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Daily Telegraph: Lebanon crisis could trigger deep recession, warns S&P

By Ambrose Evans-Pritchard

(Filed: 08/08/2006)

The price of crude soared to an all-time high of $78.54 a barrel in London after BP closed its Prudhoe Bay oil field in Alaska due to pipeline corrosion, cutting world supplies by 400,000 barrels a day.

The spike came amid warnings by Standard & Poor’s that crude could reach $250 if the Middle East crisis escalates, tipping the global economy into a deep recession.

The rating agency said the chief danger is a move by Iran to close the Straits of Hormuz – source of one fifth of the world’s oil needs.

Iran has threatened to block the shipping lanes if attacked by the West over its nuclear programme, or if Israel strikes at Syrian targets to halt the flow of weapons to Hizbollah in Lebanon.

Tehran has been developing the capability to close the Persian Gulf since the late-1980s, acquiring speedboats and sea-skimming missiles that could cause havoc to US warships.

“The Straits of Hormuz are only 21 miles wide,” said David Wyss, author of the S&P report. “The Iranians have the missiles to close it, and it would take US ground troops to knock them out.”

The growing fear is that Israel will hit Syria if Hizbollah starts to bombard Tel Aviv with their Iranian-supplied Zilzal missiles.

S&P said the world had so far managed to shake off the effects of higher energy prices but warned that the US in particular was becoming more vulnerable as higher interest rates squeeze the economy and over-stretched consumers reach the limits of debt.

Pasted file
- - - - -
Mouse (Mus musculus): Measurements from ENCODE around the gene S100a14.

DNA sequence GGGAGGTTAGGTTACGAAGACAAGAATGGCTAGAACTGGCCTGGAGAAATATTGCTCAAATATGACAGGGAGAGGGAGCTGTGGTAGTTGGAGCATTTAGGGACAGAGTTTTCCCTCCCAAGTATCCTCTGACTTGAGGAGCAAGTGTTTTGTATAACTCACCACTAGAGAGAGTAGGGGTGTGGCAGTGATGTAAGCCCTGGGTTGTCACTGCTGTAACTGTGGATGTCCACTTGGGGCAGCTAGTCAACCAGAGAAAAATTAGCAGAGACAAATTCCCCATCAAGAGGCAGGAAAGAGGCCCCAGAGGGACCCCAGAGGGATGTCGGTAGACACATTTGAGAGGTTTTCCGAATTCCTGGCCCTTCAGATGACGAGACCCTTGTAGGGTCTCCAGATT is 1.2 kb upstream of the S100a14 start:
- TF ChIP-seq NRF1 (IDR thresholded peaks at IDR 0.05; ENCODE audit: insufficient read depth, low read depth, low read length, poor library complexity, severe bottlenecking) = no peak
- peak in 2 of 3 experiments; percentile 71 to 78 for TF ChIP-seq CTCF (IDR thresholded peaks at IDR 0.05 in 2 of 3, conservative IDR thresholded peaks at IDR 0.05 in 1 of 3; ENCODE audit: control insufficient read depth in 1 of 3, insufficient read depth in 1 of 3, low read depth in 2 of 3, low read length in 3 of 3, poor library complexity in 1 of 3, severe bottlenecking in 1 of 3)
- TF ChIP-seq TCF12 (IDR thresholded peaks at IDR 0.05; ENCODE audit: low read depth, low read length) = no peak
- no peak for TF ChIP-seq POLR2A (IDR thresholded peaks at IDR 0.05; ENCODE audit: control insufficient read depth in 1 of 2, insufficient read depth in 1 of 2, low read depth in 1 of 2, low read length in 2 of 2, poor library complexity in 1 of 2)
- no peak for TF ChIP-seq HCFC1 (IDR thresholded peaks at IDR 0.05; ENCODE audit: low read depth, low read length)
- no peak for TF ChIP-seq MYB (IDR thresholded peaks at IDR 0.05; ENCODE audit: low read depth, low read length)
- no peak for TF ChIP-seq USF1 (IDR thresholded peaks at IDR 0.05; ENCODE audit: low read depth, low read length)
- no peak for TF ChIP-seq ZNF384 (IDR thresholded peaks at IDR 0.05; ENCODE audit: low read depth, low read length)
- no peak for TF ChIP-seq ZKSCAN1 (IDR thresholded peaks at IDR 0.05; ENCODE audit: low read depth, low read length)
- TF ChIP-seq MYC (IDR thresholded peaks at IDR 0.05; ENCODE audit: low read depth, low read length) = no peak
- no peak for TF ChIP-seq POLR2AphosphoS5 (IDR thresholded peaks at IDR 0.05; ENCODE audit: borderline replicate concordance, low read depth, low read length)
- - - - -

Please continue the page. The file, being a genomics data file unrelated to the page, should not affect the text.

“The fall-off in US growth means it takes a smaller shock to cause a recession than it did a year ago,” it said.

The report said the world economy would plunge into a recession as deep as the 1980-1982 downturn in the worst scenario.

American GDP would contract by 1.6pc in 2007, with unemployment jumping to 7pc and inflation reaching 10pc.

The crunch in Europe and Japan would be less drastic, but both would suffer comparable recessions. Russia would enjoy a huge windfall.

Jean-Michel Six, S&P’s Europe economist, said Britain would be relatively well cushioned as a financial centre with a much lower share of GDP derived from industry than in Germany.

“The City is a centre for the recycling of petrodollars so higher oil prices would not be entirely bad news,” he said. “Even so, Britain is now a net importer of oil, and so it too would be vulnerable to a shock. We’re a long way from the glory days when the UK was almost a member of Opec.”

S&P’s grim scenario is the worst of four possible outcomes sketched in the report released yesterday. The most benign is a calming of tensions, leading to a gentle slide in prices back down to $70 by the end of the year, and $60 in 2008.

The Middle East continues to supply the world with 31pc of its total production, much the same as in the last oil crisis of 1980.

US industry has become much more efficient, however, requiring 0.22 metric tonnes of oil per $1,000 of GDP, compared with 0.31 in 1980.

Kevin Norrish, oil strategist at Barclays Capital, said crude prices were likely to stay high, even if tensions subside, citing a slide in North Sea production and a slow recovery by rigs in the Gulf of Mexico. “The market remains very tight: China is importing more crude oil and US gasoline consumption is still rising, and so we forecast oil staying in the mid to low 70s,” he said.
 

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